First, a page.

"I'll never forget the look on Fabian's face when I suggested buying oat cream for our lasagna"
Photo: Cherdchanok Treevanchai / Getty Images
I like to eat, I like to eat. When I go to bed in the evening, I look forward to breakfast the next morning. During boring lectures, I think about what I'll cook later. Food is so important to me that shopping in the new Turkish supermarket around the corner is definitely the highlight of the day, and not just since Corona. Fabian also loves good food. How nice that we are similar there, food connects, that is important for the relationship. Ha! Not with us.
I'll never forget the look on Fabian's face when I suggested buying oat cream for our lasagna. To illustrate this, I recommend everyone to watch a few videos in the wonderful category ›Italians mad at food‹ on YouTube. Bearded cooks or grandmas in colorful household clothes watch recipe videos in which Italian dishes are prepared, preferably by Americans. Of course, this can only go wrong. Pesto in the food processor, carbonara with cream and, God forbid, how many cloves of garlic has she just thrown into the pan?
I don't want to know what the Italian jury would say about my pasta sauce.
I don't even have to.
One look on Fabian's face revealed everything: disbelief - how did you get the idea to ruin something as simple, innocent, as good as lasagna with oat cream from the ground up?
Frustration - can't we just have a nice evening without discussing carbon footprints?
And finally anger - what's the problem with a cup of cream?
You will probably still be able to eat that!
That evening, however, the oat cream appeared to be a red line
Don't get me wrong, this is not about Italian authenticity.
There is no cream in lasagna anyway.
Instead: the bad word with 8 letters.
The danger that I would stifle any kind of fun in our relationship with the eco-argument.
It is not at all true that Fabian oat cream does not taste good.
He just doesn't know.
When I cook for both of us, I often do it with soy milk or oat cream and get compliments for it.
That evening, however, the oat cream appeared to be a red line.
So I finally went to the refrigerated shelf and dropped a cup of cream in the shopping basket.
Demonstratively annoyed how you do it when you're 23, but still argue like you're 16.
Evenings like this make me think.
Wouldn't it be easier to have someone with whom I don't have to discuss vacation, food and the like?
With whom I can go on hut tours in the Alps and who knows which vegan cheese tastes best?
Someone who doesn't constantly question my behavior, who doesn't hold against me that my decisions have no influence anyway?
It still makes a difference to me.
And if it's just that I feel better
After all, I'm the good one, on the right side, there's no doubt about that. Or? Unfortunately, Fabian has a point when he points out to me that every day thousands of business people fly to China or the USA for two-hour meetings, at least before Corona. Or that the share of global air traffic in anthropogenic climate change is only 3.5 percent. So that it makes no difference at all whether I go to Lisbon by train or plane as long as there is no political change.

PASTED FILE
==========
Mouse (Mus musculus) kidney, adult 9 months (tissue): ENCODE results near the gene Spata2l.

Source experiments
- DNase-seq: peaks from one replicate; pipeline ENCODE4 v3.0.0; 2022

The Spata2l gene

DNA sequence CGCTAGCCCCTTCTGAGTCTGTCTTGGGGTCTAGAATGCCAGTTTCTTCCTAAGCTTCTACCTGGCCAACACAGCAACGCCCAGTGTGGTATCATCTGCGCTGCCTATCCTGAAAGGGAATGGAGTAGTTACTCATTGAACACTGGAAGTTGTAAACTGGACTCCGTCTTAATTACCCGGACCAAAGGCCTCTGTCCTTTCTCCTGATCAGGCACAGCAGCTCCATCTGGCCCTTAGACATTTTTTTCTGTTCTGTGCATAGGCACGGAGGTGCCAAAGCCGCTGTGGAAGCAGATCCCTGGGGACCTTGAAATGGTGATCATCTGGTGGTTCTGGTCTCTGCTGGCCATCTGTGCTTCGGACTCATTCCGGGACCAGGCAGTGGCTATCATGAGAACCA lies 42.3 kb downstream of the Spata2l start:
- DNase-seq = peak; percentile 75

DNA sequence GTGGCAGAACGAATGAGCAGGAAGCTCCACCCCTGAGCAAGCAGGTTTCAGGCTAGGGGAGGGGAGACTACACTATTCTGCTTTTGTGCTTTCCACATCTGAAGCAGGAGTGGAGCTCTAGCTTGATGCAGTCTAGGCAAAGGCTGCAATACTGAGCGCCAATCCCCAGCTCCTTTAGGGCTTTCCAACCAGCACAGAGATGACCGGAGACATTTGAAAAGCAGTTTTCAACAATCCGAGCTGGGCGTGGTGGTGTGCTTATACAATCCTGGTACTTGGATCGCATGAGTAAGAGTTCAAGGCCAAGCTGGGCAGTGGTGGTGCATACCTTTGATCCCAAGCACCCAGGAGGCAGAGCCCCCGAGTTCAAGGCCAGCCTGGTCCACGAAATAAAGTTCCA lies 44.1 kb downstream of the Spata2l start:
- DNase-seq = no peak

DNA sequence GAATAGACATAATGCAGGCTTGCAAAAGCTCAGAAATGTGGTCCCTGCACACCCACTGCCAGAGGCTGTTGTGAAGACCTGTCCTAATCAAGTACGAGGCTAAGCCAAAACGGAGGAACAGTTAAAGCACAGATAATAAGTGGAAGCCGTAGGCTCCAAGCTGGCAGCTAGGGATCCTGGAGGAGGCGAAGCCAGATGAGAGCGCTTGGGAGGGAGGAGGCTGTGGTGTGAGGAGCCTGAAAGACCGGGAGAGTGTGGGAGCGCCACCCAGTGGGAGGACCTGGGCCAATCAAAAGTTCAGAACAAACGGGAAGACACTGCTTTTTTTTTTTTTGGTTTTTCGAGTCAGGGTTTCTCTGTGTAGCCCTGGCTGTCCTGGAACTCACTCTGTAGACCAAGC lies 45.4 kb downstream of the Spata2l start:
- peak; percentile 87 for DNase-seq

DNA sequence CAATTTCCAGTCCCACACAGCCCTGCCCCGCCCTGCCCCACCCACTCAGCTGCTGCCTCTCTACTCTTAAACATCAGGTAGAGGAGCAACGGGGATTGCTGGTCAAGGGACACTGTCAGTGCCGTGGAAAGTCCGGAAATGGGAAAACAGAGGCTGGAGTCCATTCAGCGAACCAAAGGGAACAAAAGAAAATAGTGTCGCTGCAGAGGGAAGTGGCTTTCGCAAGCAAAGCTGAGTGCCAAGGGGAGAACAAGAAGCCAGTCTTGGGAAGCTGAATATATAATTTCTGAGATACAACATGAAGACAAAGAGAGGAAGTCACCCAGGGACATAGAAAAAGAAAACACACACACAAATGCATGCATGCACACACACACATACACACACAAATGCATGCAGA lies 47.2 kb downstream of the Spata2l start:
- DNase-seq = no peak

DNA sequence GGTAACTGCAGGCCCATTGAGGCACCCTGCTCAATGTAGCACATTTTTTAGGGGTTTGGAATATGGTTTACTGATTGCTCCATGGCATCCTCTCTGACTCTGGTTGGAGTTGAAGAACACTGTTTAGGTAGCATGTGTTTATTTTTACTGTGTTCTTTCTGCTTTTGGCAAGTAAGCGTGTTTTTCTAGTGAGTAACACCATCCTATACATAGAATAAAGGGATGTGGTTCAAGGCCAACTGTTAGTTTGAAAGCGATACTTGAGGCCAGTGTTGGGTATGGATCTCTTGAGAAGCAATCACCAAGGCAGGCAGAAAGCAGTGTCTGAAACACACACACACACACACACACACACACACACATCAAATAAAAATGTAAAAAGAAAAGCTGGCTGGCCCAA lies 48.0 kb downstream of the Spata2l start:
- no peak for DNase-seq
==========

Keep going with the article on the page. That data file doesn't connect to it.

It still makes a difference to me.
And if it's just that I feel better.
In 30 years, I don't want to have to explain to my children that I just couldn't do without those 10 days of vacation in Israel back then.
There will already be enough to justify myself for.
And credible climate activism is not compatible with weekend trips to London.
Fabian's next argument is a lot more perfidious.
Am I escaping into a kind of surrogate religion that tells me which shoes to buy (those made of vegan leather), whom I can trust my money to (sustainable banks) or whom to vote for in the next general election (of course)?
Maybe. When I grill the inside with my friends, we no longer think about how many vegetarians are coming, but who is not yet vegan. And while corn on the cob and vegetable skewers burn over the sustainable charcoal from Germany, the conversations revolve around clothes swapping parties, unpackaged shops and vegetable boxes. I like that. It gives me a sense of belonging and, to a certain extent, identity (keyword religion). Is it that bad? I do not think so. But it is also good for me when someone challenges my worldview. If I didn't, my life might be easier, but it would also be more boring.
So I think about what it's like to be with a little snob who loves boiled beef as much as hot full baths, long-distance travel and coffee from the capsule machine. It means a lot of discussion, sometimes it's exhausting and annoying, but it's also very enriching and it never gets boring. And when I find oat milk in Fabian's fridge, when he gets vegan cookies out of his backpack on the go or when I get dark chocolate for my birthday, I'm all the more happy because I know that he doesn't take it for granted.